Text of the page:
Inside a Kerala community kitchen during the coronavirus lockdown

Kudumbashree, the state’s women community network, is working with local self-governing bodies to run the community kitchens, a thousand of which are opening in the state.
Inside a Kerala community kitchen during the coronavirus lockdown
Inside a Kerala community kitchen during the coronavirus lockdown
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A little before four in the evening, Mahesh* has received an unpleasant call. All day long, he has been answering one of the phone numbers listed by the Thiruvananthapuram Corporation for the newly-launched community kitchen. Kerala Chief Minister Pinarayi Vijayan had announced on Wednesday that there shall be a thousand of these launching in the state, to take food to the needy and home-quarantined, during the coronavirus outbreak and the nationwide lockdown on account of it.

Kudumbashree, the state’s women community network, is working with local self-governing bodies (LSGs) to run the community kitchens, at least one of which is expected to function in every panchayat in rural areas and in every ten wards in urban areas. Funds have been set aside from the Rs 23.64 crore allotted for Kudumbashree in the financial year.

“We are very happy to cooperate with the LSGs and work as a team in this time of need,” says S Harikishore, Executive Director of Kudumbashree.  

On Friday, Minister for Corporation, Kadakapmpally Surendran, inaugurated the community kitchen opened at the EMS Charitable Trust in Ulloor, Thiruvananthapuram. There would be 85 community kitchens opened in Thiruvananthapuram district by the following day, he said.

The community kitchens would be opened at convenient locations chosen by the panchayats or wards – like schools or auditoriums or Kudumbashree units.

Inside the community kitchens

Inside the community kitchen at Ulloor, Kudumbashree workers scatter about in white coats, masks and gloves, ready to serve. Edil Queen and Sreeja, heading the Medical College ward of 35 Kudumbashree members, say that even during other times they serve the people in the charitable trust. Now, of course, there would be more numbers.

Community kitchen in Ulloor 

By 1 pm, all the lunch packets prepared at the Thycaud LP School – another centre identified for the community kitchen – are over. “We served about 300 people. There are orders for 600 meals in the evening,” says revenue inspector P Suresh Kumar, in charge at the school.

There would be three or four curries for meals, it is all simple and neat dishes, he says.

He shows the kitchen where Lekha and Chandrakumari, the two women employed at the school to prepare mid-day meals, are busy preparing for a lot more. They come at 5.30 am to begin work for breakfast and then lunch. 

Chandrakumari cooks

“When it is just the children, it is about 250 meals a day. We are happy to serve so many more and we have the help of all these others,” says Lekha, pointing to the Corporation employees and voluntary workers, peeling onions and cutting vegetables. They are preparing a late lunch for themselves, after the other orders of the day had been dealt with. Jackfruit, collected from the school compound, is being cooked for an extra curry. Chandrakumari has no time to talk as she adds ingredients to the bursting mustard seeds on a little pan.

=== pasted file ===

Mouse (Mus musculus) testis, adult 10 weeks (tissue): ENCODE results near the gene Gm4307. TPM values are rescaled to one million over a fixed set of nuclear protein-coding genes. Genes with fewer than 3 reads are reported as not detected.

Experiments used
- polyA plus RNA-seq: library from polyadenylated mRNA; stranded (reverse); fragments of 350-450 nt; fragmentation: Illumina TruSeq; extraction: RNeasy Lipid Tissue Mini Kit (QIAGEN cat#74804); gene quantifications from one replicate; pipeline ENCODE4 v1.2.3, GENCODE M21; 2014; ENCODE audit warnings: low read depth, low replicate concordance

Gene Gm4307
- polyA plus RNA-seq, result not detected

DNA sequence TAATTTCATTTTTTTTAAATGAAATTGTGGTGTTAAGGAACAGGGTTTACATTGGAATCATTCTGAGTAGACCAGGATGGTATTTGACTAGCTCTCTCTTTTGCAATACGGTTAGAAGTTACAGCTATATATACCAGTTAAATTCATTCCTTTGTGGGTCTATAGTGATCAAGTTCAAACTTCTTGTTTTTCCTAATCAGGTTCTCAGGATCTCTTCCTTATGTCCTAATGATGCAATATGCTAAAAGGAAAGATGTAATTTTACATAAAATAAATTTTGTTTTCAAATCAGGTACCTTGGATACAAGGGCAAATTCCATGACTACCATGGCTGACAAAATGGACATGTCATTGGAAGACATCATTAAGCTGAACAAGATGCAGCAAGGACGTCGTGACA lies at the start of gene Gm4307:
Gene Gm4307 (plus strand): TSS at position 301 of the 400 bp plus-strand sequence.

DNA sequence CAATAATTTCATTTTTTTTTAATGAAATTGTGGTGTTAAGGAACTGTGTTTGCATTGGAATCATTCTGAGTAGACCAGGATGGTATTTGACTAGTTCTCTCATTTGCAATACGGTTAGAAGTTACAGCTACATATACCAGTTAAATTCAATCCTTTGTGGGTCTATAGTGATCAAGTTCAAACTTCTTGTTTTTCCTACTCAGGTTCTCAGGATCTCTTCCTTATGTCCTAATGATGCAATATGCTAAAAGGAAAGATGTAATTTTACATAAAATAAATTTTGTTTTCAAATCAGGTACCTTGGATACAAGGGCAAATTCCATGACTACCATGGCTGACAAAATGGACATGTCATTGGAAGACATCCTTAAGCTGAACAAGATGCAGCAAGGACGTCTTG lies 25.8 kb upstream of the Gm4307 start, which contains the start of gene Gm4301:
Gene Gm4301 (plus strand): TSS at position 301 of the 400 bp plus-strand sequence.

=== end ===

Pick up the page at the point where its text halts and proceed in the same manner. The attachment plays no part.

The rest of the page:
Corporation employees and volunteers at Thycaud community kitchen

Soon after this, they start preparing the evening orders.

Wards in charge

“Depending on the population and other aspects, there could be more than one community kitchen in a panchayat. The ward member or committee would be in charge of the kitchen in their respective ward,” says Dr PK Jayashree IAS, Director of Department of Panchayats.

The idea had been floated even before the spread of coronavirus, when the government wanted to have budget hotels in the state that could provide meals for Rs 25 a packet. “With the disease outbreak, this was changed to Rs 20 for those who could reach the community kitchen and Rs 25 for those we deliver at home. There is also a third group of people, listed by the government, for whom the food is provided for free – those in palliative care or the destitute and others,” says Harikishore.

Registrations in the morning

The orders need to be registered in the morning. Those who need food should call the respective helpline numbers released by the LSGs and register. People who take the calls, like Mahesh, would then intimate the respective unit about the numbers needed in each ward or panchayat.

“There would be different teams to pack the orders, to buy the raw materials, to deliver the food and so on,” says Suresh Kumar.

The raw materials are provided by the Corporation or the LSGs. “Supplyco provides the raw materials at ration rate and the Civil Supplies Department gives rice at Rs 10.9 per kg,” says Dr Shaiju, Thiruvananthapuram district Mission Coordinator of Kudumbashree.

It is also important to verify that the callers are indeed those who genuinely deserve the meals. “There are prank callers, callers simply asking questions. We need to deal with all of them,” says Mahesh.

But sometimes, they would still need to provide food in these cases. Suresh Kumar says that there is a plan to also involve residents’ associations so that some of the smaller needs can be taken care of within the locality. “We get calls asking to provide one meal to such and such home in one locality. For that one home, the delivery person has to go all the way. In such cases, the residents’ associations could take care of it if they collect a meal among themselves,” he says.

Kudumbashree director Harikishore says that within three days, nearly every panchayat would have a community kitchen, calling this is a fast and remarkable achievement.

(*name changed)

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